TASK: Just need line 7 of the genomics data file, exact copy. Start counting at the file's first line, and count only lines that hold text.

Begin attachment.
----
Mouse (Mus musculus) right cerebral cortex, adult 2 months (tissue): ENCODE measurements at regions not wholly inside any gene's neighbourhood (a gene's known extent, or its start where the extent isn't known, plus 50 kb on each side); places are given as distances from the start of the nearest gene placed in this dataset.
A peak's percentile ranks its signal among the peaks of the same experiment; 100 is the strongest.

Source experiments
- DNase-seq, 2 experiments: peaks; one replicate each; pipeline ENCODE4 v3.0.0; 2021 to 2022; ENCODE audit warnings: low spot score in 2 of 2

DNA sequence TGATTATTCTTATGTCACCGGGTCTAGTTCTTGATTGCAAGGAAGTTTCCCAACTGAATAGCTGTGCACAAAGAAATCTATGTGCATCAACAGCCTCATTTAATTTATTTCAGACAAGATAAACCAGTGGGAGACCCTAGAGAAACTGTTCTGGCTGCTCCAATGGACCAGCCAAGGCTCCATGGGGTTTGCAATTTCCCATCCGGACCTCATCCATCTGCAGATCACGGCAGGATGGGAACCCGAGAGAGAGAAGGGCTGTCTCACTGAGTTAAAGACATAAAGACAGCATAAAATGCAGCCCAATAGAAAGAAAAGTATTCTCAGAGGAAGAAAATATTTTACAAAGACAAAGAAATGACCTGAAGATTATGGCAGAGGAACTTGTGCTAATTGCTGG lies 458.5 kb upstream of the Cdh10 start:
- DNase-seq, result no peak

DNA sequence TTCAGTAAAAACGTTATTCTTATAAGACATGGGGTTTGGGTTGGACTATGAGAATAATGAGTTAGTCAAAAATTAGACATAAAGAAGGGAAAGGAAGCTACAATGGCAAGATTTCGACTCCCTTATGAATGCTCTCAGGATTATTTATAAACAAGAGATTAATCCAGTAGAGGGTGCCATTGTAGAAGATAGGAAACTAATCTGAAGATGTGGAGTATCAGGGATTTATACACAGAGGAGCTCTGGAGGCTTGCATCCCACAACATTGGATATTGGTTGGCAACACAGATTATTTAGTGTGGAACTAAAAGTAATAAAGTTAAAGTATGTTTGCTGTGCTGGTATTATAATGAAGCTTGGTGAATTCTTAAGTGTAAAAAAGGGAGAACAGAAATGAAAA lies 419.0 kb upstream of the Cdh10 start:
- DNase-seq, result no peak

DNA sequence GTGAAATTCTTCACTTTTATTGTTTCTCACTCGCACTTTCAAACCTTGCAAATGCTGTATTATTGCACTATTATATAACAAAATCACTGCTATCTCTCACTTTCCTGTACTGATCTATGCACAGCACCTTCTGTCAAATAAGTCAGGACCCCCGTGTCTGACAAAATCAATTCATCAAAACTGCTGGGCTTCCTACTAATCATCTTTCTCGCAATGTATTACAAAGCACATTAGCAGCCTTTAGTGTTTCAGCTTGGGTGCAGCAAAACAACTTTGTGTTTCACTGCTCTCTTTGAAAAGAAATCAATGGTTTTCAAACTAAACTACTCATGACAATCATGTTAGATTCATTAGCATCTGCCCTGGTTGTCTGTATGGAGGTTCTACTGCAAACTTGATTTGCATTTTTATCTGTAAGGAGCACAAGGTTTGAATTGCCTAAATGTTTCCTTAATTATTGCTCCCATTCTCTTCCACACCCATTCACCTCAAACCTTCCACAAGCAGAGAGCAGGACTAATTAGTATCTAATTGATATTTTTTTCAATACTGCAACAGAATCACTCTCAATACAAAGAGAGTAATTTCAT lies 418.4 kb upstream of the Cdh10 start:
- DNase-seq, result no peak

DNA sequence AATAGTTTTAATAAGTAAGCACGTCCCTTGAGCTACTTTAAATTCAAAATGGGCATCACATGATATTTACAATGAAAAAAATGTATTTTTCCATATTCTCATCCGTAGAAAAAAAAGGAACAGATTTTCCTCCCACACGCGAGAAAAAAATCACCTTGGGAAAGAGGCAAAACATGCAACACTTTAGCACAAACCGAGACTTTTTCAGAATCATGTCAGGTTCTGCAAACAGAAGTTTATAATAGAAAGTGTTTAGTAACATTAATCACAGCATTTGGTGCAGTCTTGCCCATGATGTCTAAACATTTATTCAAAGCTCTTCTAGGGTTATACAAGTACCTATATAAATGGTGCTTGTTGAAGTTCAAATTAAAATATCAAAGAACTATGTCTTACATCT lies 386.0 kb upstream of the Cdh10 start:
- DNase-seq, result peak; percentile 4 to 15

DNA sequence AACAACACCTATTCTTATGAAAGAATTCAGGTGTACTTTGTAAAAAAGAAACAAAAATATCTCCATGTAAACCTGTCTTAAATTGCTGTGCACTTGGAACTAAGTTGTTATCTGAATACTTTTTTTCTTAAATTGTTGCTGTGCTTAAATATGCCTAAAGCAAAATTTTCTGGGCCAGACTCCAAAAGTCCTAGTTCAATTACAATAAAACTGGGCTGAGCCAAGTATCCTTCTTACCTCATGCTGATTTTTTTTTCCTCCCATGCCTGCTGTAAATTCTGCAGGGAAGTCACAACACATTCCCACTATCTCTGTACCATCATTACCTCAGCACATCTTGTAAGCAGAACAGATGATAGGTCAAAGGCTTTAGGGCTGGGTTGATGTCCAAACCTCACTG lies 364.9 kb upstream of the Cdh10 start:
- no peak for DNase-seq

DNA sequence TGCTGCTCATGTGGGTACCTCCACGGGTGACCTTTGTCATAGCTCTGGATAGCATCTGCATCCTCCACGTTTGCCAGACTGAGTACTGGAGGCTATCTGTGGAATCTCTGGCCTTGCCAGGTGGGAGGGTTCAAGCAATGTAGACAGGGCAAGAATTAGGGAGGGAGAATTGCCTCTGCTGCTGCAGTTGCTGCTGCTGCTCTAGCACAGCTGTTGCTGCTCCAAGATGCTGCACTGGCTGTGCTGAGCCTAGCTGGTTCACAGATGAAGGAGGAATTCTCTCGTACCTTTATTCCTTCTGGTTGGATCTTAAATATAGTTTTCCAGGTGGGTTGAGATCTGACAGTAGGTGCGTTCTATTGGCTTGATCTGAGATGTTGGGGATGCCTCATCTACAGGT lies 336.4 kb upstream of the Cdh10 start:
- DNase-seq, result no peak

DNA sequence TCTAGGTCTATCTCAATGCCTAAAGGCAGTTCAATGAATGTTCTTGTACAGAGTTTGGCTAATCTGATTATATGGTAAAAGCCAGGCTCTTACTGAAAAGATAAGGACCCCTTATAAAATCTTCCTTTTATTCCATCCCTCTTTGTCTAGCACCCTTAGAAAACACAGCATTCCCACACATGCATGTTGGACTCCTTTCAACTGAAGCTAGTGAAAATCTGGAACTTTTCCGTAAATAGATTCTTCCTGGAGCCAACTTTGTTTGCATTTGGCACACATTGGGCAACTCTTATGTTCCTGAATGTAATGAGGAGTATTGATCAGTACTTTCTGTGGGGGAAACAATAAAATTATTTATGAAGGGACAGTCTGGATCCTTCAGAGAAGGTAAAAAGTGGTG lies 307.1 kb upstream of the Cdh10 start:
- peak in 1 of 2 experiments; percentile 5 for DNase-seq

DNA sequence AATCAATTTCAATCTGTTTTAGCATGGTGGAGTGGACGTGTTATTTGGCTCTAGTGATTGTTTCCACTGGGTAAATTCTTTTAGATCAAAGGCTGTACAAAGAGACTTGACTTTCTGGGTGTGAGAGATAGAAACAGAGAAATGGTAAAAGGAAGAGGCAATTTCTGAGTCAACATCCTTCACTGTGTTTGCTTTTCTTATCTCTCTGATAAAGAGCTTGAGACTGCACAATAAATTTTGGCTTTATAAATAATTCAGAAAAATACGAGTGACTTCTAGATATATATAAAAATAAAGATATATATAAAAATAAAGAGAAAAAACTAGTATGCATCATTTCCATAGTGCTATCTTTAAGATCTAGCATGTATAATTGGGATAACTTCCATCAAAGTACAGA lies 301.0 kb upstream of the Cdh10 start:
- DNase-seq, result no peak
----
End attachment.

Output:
DNA sequence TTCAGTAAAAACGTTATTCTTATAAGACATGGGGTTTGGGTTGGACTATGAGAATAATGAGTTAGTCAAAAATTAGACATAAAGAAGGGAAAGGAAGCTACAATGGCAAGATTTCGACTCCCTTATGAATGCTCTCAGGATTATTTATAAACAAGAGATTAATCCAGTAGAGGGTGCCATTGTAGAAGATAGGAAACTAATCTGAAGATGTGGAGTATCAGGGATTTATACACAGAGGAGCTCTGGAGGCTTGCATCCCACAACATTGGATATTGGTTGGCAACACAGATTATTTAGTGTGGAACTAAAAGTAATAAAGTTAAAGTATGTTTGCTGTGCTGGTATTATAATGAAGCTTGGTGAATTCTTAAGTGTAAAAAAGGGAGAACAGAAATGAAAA lies 419.0 kb upstream of the Cdh10 start: